Saturday, August 20, 2005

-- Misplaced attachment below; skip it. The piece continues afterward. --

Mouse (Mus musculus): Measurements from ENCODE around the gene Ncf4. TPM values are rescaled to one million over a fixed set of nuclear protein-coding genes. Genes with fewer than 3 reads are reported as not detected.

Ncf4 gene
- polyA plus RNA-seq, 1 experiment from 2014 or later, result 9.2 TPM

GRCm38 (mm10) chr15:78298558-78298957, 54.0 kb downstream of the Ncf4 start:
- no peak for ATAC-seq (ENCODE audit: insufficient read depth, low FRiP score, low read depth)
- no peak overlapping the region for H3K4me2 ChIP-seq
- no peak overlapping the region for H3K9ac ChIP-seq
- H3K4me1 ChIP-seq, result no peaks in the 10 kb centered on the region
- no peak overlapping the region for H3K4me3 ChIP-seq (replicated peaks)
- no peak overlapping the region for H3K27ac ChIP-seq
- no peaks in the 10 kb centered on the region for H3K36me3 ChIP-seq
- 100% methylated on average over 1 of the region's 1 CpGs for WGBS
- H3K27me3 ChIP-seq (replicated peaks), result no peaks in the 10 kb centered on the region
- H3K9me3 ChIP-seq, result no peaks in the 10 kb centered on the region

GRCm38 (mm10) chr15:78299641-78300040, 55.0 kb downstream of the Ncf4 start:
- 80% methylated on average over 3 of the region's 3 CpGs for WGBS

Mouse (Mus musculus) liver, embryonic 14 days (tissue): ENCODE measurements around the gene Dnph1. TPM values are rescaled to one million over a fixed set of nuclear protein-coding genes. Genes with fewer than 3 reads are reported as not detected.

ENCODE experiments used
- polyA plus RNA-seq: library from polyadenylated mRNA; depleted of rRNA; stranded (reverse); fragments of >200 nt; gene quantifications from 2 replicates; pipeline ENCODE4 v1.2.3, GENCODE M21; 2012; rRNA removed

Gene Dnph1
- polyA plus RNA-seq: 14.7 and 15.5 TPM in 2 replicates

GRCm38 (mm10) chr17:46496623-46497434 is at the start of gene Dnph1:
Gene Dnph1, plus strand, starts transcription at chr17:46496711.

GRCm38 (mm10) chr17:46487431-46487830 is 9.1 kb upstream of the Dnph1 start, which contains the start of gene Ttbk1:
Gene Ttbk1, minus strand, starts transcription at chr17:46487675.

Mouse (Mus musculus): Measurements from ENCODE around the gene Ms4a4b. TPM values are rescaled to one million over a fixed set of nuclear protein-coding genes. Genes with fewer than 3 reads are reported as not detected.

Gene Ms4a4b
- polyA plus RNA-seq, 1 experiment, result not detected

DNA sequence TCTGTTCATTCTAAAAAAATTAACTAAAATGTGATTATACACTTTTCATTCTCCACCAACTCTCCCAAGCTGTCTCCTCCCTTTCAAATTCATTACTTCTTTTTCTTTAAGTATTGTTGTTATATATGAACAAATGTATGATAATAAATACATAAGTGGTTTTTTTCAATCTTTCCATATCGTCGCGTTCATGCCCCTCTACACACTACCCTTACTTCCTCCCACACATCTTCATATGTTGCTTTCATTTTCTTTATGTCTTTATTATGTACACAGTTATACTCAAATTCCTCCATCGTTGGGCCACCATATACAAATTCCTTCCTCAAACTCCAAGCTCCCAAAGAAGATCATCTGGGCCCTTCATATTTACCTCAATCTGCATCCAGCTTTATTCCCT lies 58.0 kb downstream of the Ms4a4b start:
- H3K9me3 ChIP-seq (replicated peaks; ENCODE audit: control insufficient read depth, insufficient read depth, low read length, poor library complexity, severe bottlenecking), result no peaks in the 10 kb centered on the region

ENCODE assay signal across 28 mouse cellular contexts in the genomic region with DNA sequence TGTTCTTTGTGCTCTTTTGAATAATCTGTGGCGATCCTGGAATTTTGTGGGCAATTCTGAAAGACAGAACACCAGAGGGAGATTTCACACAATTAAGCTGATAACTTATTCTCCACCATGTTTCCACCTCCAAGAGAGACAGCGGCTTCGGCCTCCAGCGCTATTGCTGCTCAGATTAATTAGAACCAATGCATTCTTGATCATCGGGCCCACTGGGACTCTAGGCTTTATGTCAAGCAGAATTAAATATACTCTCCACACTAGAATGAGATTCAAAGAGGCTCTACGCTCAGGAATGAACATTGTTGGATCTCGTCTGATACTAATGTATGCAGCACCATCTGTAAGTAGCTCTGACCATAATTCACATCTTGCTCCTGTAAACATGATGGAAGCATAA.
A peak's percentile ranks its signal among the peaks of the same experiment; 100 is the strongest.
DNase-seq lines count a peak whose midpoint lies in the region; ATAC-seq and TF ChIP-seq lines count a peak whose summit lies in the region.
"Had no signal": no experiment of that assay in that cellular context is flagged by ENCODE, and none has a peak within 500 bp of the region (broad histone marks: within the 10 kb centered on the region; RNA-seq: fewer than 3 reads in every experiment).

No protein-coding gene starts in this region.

I was flabbergasted to see the names Erich von Stroheim, Cecil B. Demille, Hedda Hopper, and Buster Keaton flash onscreen during opening credits to Billy Wilder’s Sunset Boulevard, which surprisingly, stupidly, along with Double Indemnity, I had never seen before last night (American films of the 1930s through 50s, noirs especially, are a blind spot in my film knowledge). Why have I avoided seeing these films for so long? I was instantly enraptured. Watching them, I felt little pieces of cinema history and pop culture fall into place (Oh! So that’s where “I’m ready for my close-up now, Mr. Demille” comes from…Mulholland Drive makes so much more sense to me now…Barton Keyes…Barton Fink). It was the same feeling I had a few years ago hearing a fairly decent Beatles tune I had somehow never heard before ("Hey Bullfrog"). The mix of comedy and suspense in Sunset is masterful. With every line and every scene my jaw dropped a little lower. That there was a monkey-in-the-coffin bit was especially delightful. Double Indemnity, more straight noir, was also excellent, though I was initially disappointed to see the same story flashback structure used in both films. I suppose these films are old hat for most filmgoers, so please excuse my excitement, and slap me for my negligence.